• The dissertation findings chapter varies from one project to another, depending on the data collected and analyzed.
  • Avoid reporting results that are not relevant to your research questions or research hypothesis.

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1. Reporting Quantitative Findings

The best way to present your quantitative findings is to structure them around the research  hypothesis or  questions you intend to address as part of your dissertation project.

Report the relevant findings for each research question or hypothesis, focusing on how you analyzed them.

Analysis of your findings will help you determine how they relate to the different research questions and whether they support the hypothesis you formulated.

While you must highlight meaningful relationships, variances, and tendencies, it is important not to guess their interpretations and implications because this is something to save for the discussion  and  conclusion  chapters.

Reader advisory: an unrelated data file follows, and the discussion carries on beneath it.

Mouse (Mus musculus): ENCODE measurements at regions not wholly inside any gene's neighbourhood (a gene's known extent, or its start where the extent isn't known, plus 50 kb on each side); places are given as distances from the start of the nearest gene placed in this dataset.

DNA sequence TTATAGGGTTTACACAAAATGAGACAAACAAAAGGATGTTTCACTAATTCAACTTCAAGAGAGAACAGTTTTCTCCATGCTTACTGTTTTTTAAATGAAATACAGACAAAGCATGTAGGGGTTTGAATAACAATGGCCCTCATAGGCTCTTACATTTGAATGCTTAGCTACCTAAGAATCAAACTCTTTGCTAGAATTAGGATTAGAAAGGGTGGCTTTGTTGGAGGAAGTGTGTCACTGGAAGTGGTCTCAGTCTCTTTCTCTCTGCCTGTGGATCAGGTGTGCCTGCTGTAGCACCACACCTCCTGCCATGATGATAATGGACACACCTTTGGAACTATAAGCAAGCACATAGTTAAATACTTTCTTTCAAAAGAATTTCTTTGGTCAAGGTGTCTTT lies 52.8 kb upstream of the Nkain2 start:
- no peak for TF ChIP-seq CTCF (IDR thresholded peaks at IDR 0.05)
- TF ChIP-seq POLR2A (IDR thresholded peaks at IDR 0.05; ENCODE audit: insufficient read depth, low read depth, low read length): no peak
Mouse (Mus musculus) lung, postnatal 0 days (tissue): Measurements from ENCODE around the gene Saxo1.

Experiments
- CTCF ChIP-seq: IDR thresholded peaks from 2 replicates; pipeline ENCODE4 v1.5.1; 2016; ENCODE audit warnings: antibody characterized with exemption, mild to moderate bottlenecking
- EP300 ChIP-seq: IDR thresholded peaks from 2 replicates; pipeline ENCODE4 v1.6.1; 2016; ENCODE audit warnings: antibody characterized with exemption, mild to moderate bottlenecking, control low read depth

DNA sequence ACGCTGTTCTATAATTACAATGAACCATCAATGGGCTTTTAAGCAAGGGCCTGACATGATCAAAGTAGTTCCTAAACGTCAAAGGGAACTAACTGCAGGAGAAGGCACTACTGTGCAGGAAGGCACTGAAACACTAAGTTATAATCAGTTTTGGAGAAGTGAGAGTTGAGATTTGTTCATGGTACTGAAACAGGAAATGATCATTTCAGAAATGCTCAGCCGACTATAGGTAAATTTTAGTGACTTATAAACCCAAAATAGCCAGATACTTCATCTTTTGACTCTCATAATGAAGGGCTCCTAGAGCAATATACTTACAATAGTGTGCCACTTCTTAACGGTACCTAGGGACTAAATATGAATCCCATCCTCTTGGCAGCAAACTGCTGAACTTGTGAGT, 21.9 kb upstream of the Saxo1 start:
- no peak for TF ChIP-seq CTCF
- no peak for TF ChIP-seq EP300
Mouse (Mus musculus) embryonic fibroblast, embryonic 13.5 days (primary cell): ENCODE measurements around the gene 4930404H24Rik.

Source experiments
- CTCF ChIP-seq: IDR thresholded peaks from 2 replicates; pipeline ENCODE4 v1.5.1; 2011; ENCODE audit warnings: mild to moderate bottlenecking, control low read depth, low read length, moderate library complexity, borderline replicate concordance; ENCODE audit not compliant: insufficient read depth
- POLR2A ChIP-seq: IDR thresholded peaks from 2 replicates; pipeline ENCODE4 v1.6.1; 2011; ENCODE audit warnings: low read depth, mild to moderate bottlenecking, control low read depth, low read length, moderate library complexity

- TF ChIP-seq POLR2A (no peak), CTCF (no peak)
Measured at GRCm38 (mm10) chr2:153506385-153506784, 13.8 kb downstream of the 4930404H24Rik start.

Any findings not directly relevant to your research questions or explanations concerning the data collection process  should be added to the dissertation paper’s appendix section.

Use of Figures and Tables in Dissertation Findings

Suppose your dissertation is based on quantitative research. In that case, it is important to include charts, graphs, tables, and other visual elements to help your readers understand the emerging trends and relationships in your findings.

Repeating information will give the impression that you are short on ideas. Refer to all charts, illustrations, and tables in your writing but avoid recurrence.

The text should be used only to elaborate and summarize certain parts of your results. On the other hand, illustrations and tables are used to present multifaceted data.

It is recommended to give descriptive labels and captions to all illustrations used so the readers can figure out what each refers to.

How to Report Quantitative Findings

Here is an example of how to report quantitative results in your dissertation findings chapter;